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State court chief justice pens harsh dissent in property tax case

By LACIE PIERSON

Charleston Gazette-Mail

CHARLESTON, W.Va. — West Virginia Supreme Court Chief Justice Allen Loughry II this week didn’t mince words in his dissent of a 3-2 ruling that the parts inventory at a Bridgeport jet engine repair facility weren’t exempt from being taxed.

In the case of Pratt & Whitney Engine Services vs. the State Tax Commissioner of West Virginia, the court ruled parts at the Pratt & Whitney facility were taxable under state law and did not qualify for exemptions under the Freeport Amendment in the West Virginia Constitution.

Loughry and Justice Margaret Workman dissented from the majority opinion, saying the property at the facility did qualify for an exemption under the amendment.

Specifically, Loughry wrote in the dissenting opinion that the justices ruling in the majority disregarded the plain language of the amendment and the majority’s “analysis is devoid of even the most rudimentary exercise in logic.”

The Freeport Amendment exempts certain personal property of inventory and warehouse goods from taxation, according to the majority opinion penned by Justice Menis Ketchum II. Robin Jean Davis and Beth Walker joined Ketchum in the majority.

In the dissenting opinion, Loughry called the majority justices’ assessment of the amendment “dubious” and said their reasoning in applying it in the Pratt case was “obtuse” and “best reveals the majority’s result-oriented handling” of the case.

In 2015, an employee at Pratt & Whitney requested the Harrison County assessor review parts at the facility and determine whether they were exempt from property taxes.

The assessor determined the items were taxable, and an employee at the state Tax Commissioner’s Office came to the same conclusion in another review.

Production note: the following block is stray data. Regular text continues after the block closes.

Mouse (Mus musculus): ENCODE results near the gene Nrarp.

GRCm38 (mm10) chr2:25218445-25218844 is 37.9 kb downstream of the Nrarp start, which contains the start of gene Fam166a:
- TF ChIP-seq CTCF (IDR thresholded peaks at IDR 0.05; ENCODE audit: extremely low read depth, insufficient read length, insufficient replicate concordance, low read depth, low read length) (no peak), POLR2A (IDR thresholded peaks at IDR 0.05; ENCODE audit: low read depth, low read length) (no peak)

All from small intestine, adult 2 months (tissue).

In a bench trial in April 2016, a Harrison County circuit court judge upheld the assessment that the parts were taxable when Pratt & Whitney appealed the tax commissioner’s conclusion.

The Supreme Court justices ruling in the majority said the intention of the Freeport Amendment was to promote the warehousing industry in the state.

“The plain language of the Freeport Amendment and its enacting statutes provide a straightforward statement of its application: the tax exemption applies to property or goods delivered ‘from a point of origin outside the state to a warehouse, public or private, within the state for storage in transit to a final destination outside the state,” Ketchum wrote.

Because parts at the facility are used to repair or replace jet parts — jet engines, for example — means the parts are altered from their original state, the majority ruled. The justices ruling in the majority said that meant the parts aren’t at Pratt & Whitney as part of interstate commerce, meaning they aren’t being temporarily stored at the Bridgeport facility while they are in-transit to a final destination.

“It is clear Pratt is not engaged in the warehousing business,” Ketchum said. “Pratt buys the repair parts from an out-of-state vendor. It stores these parts until they are needed in its engine repair process.”

Loughry disagreed with this assessment, saying there was a “logical fallacy” in the analysis of the utility of the parts as it pertains to the amendment.

Loughry said the utility of parts and their components don’t change when they are put into use in the jets. Parts at the facility do qualify for exemption from taxation, Loughry said, adding the majority had “scraped” to reach its ultimate conclusion.

“The majority’s desperate attempt to liken the limited manipulation of the personal property at issue — which is expressly permitted under the statute — to something tantamount to full-scale manufacturing fails under the weight under its own strained semantical logic,” Loughry said.

Justices ruling in the majority also ruled the assessor, tax commissioner and circuit judge had “liberally construed” the Freeport Amendment, per state law.

Loughry also disagreed with the majority on that point, saying the justices brushed aside that requirement “with scarcely a sentence of its own analysis.”

“Accordingly, even if one were to dignify the majority’s dubious assessment that the personal property takes on a differing character once integrated into the repaired engines, liberal construction would demand that the countervailing conclusion (that the property has in no way been ‘substantially altered’ merely because it was affixed to the engines) must prevail to afford Pratt the tax exemption,” Loughry said. “Only by completely ignoring this countervailing argument — which, in fact it does — can the majority reach a result against the exemption.

“Accordingly, for the reasons set forth herein above, I respectfully dissent.”

Reach Lacie Pierson at [email protected], 304-348-1723 or follow @laciepierson on Twitter.

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